An intelligence quotient (IQ) is a total score derived from one of several standardized tests designed to assess human intelligence. The abbreviation "IQ" was coined by the psychologist William Stern for the German term Intelligenzquotient, his term for a scoring method for intelligence tests he advocated in a 1912 book.When current IQ tests are developed, the median raw score of the norming sample is defined as IQ 100 and scores each standard deviation up or down are defined as 15 IQ points greater or less, although this was not always so historically.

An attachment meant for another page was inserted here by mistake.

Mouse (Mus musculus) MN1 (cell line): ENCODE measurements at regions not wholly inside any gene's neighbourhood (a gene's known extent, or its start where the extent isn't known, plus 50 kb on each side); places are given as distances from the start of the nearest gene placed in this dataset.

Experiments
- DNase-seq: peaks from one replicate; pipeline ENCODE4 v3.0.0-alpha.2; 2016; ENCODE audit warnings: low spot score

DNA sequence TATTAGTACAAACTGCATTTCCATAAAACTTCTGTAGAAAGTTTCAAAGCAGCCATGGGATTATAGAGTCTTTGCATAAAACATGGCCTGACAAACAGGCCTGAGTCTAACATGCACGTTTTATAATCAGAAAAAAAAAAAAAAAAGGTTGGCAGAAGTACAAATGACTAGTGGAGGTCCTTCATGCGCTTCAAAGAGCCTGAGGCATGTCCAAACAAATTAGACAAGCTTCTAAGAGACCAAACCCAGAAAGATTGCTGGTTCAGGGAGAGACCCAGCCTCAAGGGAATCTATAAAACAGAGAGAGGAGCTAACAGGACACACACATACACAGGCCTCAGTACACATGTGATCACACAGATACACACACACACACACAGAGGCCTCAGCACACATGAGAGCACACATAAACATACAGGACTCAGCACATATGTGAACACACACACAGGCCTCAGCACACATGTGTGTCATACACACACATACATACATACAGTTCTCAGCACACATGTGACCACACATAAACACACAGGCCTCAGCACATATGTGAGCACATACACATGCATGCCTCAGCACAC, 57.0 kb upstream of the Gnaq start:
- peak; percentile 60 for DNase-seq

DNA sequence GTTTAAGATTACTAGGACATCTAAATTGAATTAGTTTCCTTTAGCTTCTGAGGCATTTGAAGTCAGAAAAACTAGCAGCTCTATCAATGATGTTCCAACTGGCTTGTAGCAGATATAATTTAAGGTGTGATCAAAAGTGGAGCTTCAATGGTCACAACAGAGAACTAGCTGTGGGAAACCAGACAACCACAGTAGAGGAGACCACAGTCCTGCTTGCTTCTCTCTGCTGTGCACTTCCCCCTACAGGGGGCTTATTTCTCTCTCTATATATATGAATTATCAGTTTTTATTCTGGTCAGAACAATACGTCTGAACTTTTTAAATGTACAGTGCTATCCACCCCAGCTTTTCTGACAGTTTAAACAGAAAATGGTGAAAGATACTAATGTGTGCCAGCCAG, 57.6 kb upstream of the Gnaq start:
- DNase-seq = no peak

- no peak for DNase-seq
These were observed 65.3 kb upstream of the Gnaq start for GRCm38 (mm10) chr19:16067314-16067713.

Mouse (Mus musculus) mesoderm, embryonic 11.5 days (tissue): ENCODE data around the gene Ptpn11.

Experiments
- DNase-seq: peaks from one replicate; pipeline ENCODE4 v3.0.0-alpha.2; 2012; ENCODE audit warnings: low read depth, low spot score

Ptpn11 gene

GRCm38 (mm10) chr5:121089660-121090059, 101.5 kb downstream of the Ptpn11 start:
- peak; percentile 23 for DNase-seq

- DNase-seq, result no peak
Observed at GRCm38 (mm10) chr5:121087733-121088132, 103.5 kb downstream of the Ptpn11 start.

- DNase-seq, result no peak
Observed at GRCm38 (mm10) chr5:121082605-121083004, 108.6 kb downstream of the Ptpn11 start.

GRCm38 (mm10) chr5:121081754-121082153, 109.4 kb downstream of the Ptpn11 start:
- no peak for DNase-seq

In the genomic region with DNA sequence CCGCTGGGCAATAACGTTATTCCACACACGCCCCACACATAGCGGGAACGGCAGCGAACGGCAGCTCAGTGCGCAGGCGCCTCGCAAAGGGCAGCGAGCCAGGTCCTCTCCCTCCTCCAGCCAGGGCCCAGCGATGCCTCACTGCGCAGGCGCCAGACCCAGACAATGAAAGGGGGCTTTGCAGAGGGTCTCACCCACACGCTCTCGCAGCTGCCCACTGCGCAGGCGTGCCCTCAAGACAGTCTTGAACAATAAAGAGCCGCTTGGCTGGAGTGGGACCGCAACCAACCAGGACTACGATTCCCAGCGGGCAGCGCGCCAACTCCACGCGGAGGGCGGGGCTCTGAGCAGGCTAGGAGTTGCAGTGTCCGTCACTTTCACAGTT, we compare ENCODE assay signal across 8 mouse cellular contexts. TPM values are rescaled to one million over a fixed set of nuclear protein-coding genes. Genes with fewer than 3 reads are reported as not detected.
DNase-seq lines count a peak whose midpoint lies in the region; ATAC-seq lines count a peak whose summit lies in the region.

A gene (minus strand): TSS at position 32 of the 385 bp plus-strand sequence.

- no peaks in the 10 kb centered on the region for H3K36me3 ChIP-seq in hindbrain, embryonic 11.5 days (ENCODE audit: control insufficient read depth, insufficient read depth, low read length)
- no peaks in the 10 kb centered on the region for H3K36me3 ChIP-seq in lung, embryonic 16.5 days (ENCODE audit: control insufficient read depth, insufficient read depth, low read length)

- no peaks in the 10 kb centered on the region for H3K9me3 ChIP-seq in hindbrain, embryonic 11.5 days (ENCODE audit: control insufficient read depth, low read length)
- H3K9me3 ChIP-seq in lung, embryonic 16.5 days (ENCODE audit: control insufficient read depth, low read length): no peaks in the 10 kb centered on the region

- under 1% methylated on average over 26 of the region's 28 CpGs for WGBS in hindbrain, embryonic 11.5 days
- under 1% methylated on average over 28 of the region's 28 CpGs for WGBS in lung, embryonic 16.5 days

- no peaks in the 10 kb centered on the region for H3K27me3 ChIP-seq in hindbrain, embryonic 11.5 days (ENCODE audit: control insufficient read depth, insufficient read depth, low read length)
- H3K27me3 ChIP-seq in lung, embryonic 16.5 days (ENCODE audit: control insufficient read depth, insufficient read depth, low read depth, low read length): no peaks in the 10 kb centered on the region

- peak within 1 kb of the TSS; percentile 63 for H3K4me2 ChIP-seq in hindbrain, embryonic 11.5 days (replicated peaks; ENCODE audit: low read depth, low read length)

IQ scores are used for educational placement, assessment of intellectual disability, and evaluating job applicants. Even when students improve their scores on standardized tests, they don't always improve their cognitive abilities, such as memory, attention and speed.In research contexts they have been studied as predictors of job performance, and income. They are also used to study distributions of psychometric intelligence in populations and the correlations between it and other variables.